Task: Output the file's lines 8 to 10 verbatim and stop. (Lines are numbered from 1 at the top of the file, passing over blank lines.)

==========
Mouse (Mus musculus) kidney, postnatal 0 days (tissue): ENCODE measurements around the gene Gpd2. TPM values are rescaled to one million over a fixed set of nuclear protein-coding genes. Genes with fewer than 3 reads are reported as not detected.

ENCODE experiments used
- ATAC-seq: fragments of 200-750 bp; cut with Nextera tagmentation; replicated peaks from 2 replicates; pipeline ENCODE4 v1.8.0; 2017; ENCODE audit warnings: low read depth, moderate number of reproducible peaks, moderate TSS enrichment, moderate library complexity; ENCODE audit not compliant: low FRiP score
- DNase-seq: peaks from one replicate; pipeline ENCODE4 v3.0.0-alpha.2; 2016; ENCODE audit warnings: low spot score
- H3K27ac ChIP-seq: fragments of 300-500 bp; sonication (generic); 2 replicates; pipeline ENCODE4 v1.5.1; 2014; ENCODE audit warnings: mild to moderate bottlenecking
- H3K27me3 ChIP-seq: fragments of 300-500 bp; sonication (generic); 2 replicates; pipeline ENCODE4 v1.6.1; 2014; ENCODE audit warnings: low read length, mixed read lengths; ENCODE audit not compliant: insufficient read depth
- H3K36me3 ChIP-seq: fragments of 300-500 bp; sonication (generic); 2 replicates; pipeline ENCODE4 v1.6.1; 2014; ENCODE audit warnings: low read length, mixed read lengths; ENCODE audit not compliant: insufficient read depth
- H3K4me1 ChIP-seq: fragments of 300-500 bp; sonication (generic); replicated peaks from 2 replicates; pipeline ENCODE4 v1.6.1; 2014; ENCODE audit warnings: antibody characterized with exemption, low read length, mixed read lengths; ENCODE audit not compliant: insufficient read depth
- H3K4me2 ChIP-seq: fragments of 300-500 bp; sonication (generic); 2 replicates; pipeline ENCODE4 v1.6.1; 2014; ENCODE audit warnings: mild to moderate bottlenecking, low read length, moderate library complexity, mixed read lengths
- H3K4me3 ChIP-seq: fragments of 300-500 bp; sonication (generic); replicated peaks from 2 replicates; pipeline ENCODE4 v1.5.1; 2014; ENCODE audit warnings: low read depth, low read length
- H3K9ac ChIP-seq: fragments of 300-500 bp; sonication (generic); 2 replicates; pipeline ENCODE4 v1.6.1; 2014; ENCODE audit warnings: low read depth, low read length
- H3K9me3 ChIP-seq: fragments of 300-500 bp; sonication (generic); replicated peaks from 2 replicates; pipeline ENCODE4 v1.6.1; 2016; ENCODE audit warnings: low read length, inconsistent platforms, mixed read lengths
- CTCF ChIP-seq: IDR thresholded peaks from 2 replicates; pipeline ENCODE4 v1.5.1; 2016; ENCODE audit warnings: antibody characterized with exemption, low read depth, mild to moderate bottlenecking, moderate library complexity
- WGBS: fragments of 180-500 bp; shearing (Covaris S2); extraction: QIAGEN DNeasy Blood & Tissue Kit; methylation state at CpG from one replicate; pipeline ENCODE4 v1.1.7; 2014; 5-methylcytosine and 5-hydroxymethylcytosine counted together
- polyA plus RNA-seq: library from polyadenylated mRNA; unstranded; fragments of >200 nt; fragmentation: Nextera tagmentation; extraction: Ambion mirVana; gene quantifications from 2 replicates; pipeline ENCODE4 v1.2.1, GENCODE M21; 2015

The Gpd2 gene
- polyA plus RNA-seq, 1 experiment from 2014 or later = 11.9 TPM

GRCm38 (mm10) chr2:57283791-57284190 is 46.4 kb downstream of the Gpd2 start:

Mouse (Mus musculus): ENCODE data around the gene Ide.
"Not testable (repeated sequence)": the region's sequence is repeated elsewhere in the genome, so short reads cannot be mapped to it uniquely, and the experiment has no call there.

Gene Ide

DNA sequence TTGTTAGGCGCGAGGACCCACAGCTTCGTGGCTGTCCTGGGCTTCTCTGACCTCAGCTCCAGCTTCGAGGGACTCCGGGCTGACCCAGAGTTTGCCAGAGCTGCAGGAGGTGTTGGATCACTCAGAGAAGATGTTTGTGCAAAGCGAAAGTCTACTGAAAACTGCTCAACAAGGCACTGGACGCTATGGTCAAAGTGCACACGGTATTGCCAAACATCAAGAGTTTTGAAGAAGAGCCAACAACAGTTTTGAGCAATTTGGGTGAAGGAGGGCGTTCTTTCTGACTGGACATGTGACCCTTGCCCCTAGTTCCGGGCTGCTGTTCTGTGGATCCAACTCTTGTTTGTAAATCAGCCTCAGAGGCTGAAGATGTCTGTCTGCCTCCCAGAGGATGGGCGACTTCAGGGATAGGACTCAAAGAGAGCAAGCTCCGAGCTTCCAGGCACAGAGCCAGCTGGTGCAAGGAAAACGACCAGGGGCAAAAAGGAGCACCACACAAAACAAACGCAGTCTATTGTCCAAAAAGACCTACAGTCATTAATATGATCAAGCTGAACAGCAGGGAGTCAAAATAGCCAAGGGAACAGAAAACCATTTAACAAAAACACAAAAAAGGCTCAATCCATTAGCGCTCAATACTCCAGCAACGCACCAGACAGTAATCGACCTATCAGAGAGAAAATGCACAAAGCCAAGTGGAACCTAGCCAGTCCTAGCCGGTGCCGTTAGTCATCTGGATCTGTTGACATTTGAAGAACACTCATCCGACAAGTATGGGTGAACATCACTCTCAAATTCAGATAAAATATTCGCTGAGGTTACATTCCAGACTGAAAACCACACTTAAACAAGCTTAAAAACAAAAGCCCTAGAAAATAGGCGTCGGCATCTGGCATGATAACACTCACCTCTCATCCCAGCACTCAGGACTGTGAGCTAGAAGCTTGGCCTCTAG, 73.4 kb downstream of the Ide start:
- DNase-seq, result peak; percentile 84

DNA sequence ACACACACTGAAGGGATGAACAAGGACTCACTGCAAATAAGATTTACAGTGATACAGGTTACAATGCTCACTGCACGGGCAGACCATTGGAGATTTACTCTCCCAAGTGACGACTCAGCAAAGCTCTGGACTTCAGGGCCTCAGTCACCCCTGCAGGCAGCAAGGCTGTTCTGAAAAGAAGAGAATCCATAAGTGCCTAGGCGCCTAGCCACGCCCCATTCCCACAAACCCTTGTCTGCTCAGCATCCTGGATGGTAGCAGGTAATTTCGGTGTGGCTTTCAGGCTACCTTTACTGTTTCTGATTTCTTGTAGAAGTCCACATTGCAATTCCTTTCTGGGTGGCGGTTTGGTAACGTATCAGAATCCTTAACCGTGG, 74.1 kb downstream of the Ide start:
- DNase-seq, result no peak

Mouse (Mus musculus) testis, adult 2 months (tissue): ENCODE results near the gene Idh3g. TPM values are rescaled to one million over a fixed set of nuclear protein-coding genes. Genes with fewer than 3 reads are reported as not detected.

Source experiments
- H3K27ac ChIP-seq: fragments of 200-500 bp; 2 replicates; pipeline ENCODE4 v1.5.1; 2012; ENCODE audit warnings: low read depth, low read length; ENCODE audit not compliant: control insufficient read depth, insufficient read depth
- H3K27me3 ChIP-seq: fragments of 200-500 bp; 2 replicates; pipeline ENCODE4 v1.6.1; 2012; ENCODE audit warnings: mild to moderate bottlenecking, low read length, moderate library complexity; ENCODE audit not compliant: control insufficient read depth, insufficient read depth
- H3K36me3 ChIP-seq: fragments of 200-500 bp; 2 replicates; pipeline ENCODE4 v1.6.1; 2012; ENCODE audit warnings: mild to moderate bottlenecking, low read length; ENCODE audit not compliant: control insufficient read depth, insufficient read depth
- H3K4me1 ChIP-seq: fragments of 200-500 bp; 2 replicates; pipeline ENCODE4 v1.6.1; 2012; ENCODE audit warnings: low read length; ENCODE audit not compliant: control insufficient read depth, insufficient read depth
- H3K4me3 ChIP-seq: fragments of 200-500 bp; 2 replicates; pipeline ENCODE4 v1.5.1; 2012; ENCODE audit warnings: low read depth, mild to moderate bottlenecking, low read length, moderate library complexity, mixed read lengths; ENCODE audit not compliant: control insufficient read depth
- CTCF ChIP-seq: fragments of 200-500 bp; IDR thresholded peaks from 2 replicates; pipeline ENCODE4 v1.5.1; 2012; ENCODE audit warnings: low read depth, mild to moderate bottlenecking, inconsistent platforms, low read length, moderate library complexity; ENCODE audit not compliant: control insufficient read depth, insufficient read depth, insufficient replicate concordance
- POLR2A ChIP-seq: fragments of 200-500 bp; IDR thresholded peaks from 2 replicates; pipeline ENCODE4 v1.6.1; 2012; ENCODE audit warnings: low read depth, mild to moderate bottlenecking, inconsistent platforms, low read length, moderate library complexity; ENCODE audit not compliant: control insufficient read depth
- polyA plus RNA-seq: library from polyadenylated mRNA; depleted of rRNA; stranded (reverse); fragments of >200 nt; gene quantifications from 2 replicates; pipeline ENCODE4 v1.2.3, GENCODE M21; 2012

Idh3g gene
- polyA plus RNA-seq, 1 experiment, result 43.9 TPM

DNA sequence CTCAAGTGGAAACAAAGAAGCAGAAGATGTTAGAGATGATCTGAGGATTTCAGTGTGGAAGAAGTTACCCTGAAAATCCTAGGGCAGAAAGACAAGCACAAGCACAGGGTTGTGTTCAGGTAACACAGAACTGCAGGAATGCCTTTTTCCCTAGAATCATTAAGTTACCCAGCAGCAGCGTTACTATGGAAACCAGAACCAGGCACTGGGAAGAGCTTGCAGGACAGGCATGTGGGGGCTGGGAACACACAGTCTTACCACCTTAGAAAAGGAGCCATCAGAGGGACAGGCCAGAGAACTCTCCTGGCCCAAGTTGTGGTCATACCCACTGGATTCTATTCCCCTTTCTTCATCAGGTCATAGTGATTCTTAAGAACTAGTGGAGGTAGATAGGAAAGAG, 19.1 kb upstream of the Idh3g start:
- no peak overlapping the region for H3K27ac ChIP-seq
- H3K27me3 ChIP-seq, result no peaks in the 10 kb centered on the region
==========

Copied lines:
- H3K4me1 ChIP-seq: fragments of 300-500 bp; sonication (generic); replicated peaks from 2 replicates; pipeline ENCODE4 v1.6.1; 2014; ENCODE audit warnings: antibody characterized with exemption, low read length, mixed read lengths; ENCODE audit not compliant: insufficient read depth
- H3K4me2 ChIP-seq: fragments of 300-500 bp; sonication (generic); 2 replicates; pipeline ENCODE4 v1.6.1; 2014; ENCODE audit warnings: mild to moderate bottlenecking, low read length, moderate library complexity, mixed read lengths
- H3K4me3 ChIP-seq: fragments of 300-500 bp; sonication (generic); replicated peaks from 2 replicates; pipeline ENCODE4 v1.5.1; 2014; ENCODE audit warnings: low read depth, low read length